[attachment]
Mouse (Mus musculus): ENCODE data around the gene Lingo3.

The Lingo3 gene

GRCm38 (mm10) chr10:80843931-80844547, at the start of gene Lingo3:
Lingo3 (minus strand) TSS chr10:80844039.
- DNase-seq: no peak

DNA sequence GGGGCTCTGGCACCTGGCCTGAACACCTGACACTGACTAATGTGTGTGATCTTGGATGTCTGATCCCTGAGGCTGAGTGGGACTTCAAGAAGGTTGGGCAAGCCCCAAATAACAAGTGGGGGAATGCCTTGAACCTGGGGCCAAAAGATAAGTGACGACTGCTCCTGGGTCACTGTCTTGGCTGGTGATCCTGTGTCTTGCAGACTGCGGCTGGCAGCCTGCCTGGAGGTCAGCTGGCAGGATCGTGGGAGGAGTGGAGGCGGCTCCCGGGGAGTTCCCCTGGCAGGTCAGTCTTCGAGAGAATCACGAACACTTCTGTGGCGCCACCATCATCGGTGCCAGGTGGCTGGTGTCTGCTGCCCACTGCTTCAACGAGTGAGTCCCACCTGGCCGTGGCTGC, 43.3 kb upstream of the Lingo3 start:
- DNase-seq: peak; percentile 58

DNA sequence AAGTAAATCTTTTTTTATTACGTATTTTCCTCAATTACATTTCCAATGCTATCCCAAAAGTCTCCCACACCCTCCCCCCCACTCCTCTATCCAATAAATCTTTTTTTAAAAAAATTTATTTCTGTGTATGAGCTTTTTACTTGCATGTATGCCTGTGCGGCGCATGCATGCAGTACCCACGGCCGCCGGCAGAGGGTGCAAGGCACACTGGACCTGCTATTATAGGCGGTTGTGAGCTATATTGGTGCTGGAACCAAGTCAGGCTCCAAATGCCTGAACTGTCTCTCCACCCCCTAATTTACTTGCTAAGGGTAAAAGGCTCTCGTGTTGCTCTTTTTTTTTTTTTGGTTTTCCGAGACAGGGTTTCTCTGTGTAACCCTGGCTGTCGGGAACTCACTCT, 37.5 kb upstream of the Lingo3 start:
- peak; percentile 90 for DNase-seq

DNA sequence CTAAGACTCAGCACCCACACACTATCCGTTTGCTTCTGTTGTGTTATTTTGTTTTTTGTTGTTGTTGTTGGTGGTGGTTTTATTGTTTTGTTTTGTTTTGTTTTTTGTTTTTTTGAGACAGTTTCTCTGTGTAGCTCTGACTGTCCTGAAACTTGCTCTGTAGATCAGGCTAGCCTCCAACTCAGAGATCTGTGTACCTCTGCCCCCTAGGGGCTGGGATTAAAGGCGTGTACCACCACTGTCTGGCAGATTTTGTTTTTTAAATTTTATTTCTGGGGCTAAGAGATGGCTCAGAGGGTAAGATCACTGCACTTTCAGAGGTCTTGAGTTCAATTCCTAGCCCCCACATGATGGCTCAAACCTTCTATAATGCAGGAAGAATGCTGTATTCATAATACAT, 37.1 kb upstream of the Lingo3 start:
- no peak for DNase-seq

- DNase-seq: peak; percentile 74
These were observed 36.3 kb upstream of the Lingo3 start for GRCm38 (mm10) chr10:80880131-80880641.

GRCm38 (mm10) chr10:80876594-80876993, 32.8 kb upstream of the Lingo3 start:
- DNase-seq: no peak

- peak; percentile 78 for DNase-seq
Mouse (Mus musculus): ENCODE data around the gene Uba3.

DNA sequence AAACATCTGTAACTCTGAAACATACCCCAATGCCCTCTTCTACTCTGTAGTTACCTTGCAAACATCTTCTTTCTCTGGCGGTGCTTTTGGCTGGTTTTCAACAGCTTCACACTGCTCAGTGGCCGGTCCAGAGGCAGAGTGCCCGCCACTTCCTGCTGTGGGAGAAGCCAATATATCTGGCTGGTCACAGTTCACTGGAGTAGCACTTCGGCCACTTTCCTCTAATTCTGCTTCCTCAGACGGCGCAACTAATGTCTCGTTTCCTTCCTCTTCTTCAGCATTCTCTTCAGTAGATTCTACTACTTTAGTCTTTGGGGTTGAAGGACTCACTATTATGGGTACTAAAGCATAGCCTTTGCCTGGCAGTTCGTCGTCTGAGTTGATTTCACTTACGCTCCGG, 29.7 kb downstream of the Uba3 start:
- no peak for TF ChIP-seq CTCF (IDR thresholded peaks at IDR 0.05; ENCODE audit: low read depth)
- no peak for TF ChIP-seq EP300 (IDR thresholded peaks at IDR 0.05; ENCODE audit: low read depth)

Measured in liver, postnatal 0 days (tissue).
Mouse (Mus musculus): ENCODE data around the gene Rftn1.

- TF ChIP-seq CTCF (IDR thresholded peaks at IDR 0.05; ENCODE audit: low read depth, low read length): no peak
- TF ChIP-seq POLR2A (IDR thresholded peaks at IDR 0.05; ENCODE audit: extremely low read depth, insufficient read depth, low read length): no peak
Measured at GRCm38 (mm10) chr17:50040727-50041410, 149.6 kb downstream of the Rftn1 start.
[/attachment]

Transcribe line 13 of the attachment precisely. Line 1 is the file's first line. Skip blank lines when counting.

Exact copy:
These were observed 36.3 kb upstream of the Lingo3 start for GRCm38 (mm10) chr10:80880131-80880641.